As a teacher and now a mother, I have seen both sides of the coin in dealing with an educational system. After reading this post, you will know how to send an effective email to your child’s teacher.
No matter where your child attends school, parents, teachers, and the student must work together in order for the child to have the most successful school year possible. This includes respectful and effective communication.
Sometimes, you can’t see the forest for the trees, especially when your child is involved. That’s why I will give you an outside perspective that you can use as a template when emailing the school about matters that deal with your child. Matters of the heart!
The #1 Reason It is Important For the Teacher and Parent to Keep a Positive Relationship
A student who knows that they have a teacher who communicates regularly with their caregiver and knows that their parent communicates with and trusts their teacher is more likely to put more effort into school.
By the same token, when a student knows that they have a teacher who rarely, if ever, communicates with parents, or they know their parents don’t trust, respect or communicate well with their teacher, you have a recipe for disaster. More than likely, the child will use the broken relationship to what they believe to be their advantage. But in reality, it is not to their advantage at all. Instead of energy being used to create a successful school year for a student, it becomes a battle of wills.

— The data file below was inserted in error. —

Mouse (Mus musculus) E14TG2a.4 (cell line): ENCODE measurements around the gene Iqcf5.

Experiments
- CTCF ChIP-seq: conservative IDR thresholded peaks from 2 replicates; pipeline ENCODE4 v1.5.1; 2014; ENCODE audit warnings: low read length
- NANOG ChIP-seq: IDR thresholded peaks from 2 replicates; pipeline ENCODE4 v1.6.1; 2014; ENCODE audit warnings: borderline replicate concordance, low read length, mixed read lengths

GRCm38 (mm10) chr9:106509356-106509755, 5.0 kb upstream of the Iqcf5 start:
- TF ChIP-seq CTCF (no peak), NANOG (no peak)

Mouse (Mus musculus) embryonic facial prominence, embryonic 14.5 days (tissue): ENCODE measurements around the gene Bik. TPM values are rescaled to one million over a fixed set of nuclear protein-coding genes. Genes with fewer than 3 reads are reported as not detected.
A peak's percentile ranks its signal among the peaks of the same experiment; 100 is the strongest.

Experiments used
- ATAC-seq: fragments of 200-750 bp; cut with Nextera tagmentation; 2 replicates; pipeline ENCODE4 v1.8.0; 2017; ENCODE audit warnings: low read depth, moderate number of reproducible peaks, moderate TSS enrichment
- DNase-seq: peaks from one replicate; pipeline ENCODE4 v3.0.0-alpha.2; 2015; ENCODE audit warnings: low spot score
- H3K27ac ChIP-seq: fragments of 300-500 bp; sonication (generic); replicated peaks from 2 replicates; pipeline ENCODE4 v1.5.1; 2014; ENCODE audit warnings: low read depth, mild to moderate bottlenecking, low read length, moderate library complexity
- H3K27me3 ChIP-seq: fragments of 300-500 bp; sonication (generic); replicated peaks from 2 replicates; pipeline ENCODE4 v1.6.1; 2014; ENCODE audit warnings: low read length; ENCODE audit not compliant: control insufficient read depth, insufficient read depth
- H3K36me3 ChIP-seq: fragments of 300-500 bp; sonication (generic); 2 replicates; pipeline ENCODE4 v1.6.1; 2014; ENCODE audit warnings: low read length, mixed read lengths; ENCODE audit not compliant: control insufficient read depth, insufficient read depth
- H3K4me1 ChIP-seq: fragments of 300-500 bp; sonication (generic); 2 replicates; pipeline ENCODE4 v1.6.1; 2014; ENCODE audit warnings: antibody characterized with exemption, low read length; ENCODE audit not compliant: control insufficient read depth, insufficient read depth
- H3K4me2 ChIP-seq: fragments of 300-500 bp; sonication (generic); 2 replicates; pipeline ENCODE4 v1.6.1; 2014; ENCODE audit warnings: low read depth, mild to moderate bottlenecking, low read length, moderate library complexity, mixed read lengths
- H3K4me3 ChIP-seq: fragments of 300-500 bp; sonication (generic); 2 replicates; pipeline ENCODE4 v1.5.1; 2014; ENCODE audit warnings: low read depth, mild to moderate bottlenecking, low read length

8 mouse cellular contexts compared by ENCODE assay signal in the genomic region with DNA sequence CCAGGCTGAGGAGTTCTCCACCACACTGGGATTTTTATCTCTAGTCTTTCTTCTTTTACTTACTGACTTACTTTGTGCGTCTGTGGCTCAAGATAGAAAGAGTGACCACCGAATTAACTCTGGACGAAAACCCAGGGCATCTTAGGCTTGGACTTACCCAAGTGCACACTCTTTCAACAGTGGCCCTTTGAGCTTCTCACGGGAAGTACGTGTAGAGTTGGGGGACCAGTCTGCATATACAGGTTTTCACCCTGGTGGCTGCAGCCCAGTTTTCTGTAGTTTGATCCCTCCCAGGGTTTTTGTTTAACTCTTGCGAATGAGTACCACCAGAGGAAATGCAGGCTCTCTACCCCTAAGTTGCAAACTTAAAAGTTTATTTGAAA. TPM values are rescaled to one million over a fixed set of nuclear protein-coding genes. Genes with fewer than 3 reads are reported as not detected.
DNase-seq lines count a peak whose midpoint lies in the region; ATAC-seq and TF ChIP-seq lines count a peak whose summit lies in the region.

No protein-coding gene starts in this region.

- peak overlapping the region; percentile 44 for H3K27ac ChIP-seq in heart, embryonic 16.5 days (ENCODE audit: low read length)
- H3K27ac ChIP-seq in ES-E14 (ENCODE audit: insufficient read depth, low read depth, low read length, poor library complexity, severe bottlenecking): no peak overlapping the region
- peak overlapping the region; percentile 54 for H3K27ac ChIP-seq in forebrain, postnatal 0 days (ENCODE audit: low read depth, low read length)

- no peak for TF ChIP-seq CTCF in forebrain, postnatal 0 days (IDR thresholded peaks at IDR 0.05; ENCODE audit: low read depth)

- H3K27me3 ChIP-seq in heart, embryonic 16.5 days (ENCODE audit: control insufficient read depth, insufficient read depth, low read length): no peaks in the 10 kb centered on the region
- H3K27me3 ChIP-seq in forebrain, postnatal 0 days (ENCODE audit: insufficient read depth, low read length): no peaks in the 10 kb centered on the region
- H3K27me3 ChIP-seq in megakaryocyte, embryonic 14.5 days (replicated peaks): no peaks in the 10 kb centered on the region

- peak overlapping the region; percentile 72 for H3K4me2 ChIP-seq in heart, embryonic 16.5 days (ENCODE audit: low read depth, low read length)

Be an Advocate for Your Child
What does it mean to be advocating for your child at school? You do not have to be in defense mode to advocate. Remember, being your child’s advocate means being their supporter, true believer, cheerleader, encourager, and fellow traveler. There does not have to be a negative situation in order for you to be their advocate. Being involved is being an advocate.
If your child brings something to your attention, you show empathy, discuss the situation, and decide if you need to act. You want your child to trust that when they come to you, you protect them. This gives them the confidence to come to you.
If you have your child’s interest at heart and I know you do, it has to be a partnership or the only one that suffers is the child. Teacher + Child + Parent = Success
Get Off to A Good Start Before Writing an Email to Your Child’s Teacher…
- Write to the teacher at the beginning of school and tell them about your child. Likes, dislikes, strengths, weaknesses, anything that would help the teacher out instead of taking 3 months to figure it out on her own. Tell your goals for your child and what ya’ll are working on such as paying attention, trying their best, making friends, etc.
- When your student has anything extra such as special glasses, IEPs, 504, Special Ed, medication, inhaler, EpiPen, food allergy, Speech, mental illness, really shy, anger issues, anything else I haven’t thought of, send a message about it the week before school or the first week. Give the teacher your point of view on it. *Do not have a mini-conference about it at Meet the Teacher.
- If you have a high maintenance child and you will communicate more than most, ask the teacher their preferred method of communication if they haven’t mentioned it.
- Send letters of thanks and appreciation. Ask if there is anything you can do to help.
Do’s of an Email to Your Child’s Teacher
- Include your child’s first and last name in the subject line with 2 or 3 words why you’re emailing.
- Keep the email around 2 to 3 paragraphs.
- If it’s a serious concern, cc or bcc the principal.
- If the teacher has several classes, say which class period your child is in.
- Stay respectful and calm.
- Use I statements to avoid putting the teacher on the defensive. Instead of, you told the class that or you gave him a 50 on his spelling test...
– I am concerned about…
– I am worried about…